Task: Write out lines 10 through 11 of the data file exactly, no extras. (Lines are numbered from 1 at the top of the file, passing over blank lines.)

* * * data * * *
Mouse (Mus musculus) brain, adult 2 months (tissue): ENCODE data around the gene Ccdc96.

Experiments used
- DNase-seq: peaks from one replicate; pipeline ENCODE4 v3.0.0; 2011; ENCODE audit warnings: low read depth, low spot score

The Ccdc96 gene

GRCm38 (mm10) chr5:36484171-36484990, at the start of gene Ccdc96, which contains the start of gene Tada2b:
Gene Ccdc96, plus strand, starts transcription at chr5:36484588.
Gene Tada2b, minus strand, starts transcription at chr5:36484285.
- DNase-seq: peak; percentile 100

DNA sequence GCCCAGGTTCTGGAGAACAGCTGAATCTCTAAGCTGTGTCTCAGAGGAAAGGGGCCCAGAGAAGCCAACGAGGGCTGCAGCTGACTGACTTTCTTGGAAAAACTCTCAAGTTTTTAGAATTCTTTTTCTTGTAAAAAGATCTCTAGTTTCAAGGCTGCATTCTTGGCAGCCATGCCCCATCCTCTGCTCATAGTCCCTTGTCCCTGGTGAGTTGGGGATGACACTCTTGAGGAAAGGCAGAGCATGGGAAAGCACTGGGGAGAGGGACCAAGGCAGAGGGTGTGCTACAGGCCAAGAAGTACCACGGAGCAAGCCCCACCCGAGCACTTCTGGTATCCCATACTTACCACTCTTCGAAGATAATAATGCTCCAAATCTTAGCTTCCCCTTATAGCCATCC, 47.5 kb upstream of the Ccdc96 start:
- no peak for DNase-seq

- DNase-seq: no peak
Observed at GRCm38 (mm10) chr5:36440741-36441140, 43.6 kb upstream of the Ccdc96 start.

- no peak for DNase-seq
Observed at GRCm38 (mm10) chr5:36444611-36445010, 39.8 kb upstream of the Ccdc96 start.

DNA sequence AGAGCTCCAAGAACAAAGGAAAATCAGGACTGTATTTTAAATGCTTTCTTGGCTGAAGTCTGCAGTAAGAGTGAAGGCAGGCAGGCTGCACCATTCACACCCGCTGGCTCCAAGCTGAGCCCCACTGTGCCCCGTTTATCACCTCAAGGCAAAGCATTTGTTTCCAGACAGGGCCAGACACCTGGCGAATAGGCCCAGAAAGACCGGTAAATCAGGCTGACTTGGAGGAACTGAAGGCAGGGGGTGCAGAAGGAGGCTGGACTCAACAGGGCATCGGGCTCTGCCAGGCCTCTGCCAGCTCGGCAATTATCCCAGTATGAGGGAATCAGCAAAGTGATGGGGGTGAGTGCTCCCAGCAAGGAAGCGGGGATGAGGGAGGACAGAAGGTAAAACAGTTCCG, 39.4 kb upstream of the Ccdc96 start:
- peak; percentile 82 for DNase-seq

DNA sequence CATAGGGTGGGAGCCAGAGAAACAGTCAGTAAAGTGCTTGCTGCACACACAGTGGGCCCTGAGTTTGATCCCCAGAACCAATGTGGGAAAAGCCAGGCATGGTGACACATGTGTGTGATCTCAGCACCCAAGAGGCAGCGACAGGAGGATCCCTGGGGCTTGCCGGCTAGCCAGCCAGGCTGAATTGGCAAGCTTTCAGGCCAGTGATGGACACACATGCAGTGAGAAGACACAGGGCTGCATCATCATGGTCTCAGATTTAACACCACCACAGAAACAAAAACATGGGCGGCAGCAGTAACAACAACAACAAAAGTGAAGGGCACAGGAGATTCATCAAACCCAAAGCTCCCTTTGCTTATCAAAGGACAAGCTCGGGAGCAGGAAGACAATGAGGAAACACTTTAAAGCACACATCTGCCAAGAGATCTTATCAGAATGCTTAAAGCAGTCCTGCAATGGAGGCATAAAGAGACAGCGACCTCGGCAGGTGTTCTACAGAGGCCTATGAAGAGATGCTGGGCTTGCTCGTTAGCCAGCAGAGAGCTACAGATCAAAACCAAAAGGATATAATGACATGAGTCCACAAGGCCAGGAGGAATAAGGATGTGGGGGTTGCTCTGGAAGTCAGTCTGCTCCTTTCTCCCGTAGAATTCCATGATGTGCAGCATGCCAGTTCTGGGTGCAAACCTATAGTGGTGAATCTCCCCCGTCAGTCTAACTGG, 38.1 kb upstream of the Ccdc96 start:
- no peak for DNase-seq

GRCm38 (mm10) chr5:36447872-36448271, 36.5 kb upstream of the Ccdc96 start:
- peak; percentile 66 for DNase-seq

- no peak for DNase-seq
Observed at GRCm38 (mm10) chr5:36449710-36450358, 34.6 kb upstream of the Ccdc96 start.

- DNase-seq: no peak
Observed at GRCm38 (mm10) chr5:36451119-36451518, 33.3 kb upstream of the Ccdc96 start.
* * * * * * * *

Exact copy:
- no peak for DNase-seq

- DNase-seq: no peak